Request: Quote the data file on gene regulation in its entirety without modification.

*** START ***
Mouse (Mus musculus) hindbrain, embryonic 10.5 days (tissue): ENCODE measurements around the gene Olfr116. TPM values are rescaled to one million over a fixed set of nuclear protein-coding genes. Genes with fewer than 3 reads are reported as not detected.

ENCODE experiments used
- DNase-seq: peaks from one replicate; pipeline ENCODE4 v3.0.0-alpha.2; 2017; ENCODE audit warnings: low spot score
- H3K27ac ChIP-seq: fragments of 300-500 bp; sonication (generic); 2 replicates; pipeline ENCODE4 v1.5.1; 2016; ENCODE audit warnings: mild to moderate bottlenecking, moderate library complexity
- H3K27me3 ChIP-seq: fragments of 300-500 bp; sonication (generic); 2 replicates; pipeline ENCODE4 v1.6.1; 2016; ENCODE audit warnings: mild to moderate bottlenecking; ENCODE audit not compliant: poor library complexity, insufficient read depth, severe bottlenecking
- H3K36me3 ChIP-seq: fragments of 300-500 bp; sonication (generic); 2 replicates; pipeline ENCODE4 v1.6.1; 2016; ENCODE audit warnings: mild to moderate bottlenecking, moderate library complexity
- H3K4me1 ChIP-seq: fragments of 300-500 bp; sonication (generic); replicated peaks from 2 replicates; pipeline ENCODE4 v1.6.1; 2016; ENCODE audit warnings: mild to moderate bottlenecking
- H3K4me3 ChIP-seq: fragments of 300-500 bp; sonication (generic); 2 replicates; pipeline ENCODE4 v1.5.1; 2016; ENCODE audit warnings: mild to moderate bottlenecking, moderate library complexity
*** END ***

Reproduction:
Mouse (Mus musculus) hindbrain, embryonic 10.5 days (tissue): ENCODE measurements around the gene Olfr116. TPM values are rescaled to one million over a fixed set of nuclear protein-coding genes. Genes with fewer than 3 reads are reported as not detected.

ENCODE experiments used
- DNase-seq: peaks from one replicate; pipeline ENCODE4 v3.0.0-alpha.2; 2017; ENCODE audit warnings: low spot score
- H3K27ac ChIP-seq: fragments of 300-500 bp; sonication (generic); 2 replicates; pipeline ENCODE4 v1.5.1; 2016; ENCODE audit warnings: mild to moderate bottlenecking, moderate library complexity
- H3K27me3 ChIP-seq: fragments of 300-500 bp; sonication (generic); 2 replicates; pipeline ENCODE4 v1.6.1; 2016; ENCODE audit warnings: mild to moderate bottlenecking; ENCODE audit not compliant: poor library complexity, insufficient read depth, severe bottlenecking
- H3K36me3 ChIP-seq: fragments of 300-500 bp; sonication (generic); 2 replicates; pipeline ENCODE4 v1.6.1; 2016; ENCODE audit warnings: mild to moderate bottlenecking, moderate library complexity
- H3K4me1 ChIP-seq: fragments of 300-500 bp; sonication (generic); replicated peaks from 2 replicates; pipeline ENCODE4 v1.6.1; 2016; ENCODE audit warnings: mild to moderate bottlenecking
- H3K4me3 ChIP-seq: fragments of 300-500 bp; sonication (generic); 2 replicates; pipeline ENCODE4 v1.5.1; 2016; ENCODE audit warnings: mild to moderate bottlenecking, moderate library complexity